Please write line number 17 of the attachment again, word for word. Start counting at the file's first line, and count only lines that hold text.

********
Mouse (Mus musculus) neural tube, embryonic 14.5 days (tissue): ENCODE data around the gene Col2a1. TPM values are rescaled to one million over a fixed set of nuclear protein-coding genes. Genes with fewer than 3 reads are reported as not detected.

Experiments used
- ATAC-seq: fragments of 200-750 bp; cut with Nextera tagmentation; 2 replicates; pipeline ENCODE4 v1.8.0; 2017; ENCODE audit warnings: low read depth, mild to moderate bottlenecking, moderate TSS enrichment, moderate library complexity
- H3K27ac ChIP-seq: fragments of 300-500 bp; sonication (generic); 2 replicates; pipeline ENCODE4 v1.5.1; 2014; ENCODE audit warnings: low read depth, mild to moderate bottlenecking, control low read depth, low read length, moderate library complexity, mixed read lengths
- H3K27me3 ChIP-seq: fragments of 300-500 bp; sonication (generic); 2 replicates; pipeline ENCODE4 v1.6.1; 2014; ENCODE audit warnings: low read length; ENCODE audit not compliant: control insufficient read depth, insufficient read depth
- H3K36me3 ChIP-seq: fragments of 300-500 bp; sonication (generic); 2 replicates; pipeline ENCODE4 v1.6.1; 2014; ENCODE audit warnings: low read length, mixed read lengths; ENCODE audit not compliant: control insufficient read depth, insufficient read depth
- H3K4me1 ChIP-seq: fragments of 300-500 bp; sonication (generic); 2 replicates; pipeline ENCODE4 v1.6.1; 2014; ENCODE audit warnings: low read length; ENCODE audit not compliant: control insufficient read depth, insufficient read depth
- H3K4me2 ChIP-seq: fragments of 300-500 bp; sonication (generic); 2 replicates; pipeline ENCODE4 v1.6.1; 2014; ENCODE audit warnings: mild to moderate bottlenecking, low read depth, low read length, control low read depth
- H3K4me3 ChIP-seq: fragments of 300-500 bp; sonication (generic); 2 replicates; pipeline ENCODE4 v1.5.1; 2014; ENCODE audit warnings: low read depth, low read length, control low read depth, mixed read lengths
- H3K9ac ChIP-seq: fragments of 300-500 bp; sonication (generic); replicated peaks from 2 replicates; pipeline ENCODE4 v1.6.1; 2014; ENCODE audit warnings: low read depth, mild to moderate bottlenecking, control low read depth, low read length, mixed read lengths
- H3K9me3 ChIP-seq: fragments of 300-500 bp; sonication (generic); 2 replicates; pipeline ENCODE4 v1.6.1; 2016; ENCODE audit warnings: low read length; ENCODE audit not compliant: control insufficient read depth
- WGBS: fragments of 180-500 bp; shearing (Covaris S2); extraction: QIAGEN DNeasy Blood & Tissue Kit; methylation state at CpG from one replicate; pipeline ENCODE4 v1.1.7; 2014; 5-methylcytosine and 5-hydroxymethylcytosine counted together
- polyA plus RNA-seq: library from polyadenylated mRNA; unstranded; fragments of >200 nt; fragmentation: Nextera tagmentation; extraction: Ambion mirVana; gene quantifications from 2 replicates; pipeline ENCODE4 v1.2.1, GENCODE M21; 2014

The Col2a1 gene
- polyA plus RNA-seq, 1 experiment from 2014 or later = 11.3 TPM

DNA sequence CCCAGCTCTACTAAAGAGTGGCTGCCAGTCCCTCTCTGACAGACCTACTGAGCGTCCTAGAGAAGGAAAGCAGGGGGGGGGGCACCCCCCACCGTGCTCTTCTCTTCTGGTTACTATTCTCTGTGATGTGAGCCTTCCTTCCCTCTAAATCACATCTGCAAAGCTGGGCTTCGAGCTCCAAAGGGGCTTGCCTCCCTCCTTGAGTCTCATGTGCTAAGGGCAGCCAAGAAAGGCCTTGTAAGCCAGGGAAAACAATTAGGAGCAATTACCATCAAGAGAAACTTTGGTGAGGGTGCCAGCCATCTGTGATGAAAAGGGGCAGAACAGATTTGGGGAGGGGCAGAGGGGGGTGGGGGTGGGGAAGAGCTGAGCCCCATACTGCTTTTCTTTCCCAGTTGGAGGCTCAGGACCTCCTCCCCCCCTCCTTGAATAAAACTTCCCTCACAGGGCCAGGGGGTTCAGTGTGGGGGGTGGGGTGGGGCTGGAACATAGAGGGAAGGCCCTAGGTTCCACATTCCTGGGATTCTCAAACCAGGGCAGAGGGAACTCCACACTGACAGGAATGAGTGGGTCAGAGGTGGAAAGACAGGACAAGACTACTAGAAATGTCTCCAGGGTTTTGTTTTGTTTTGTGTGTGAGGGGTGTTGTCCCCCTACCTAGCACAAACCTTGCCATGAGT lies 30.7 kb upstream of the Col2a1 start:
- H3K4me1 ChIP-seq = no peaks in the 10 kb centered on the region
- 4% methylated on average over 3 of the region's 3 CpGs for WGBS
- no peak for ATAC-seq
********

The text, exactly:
- H3K4me1 ChIP-seq = no peaks in the 10 kb centered on the region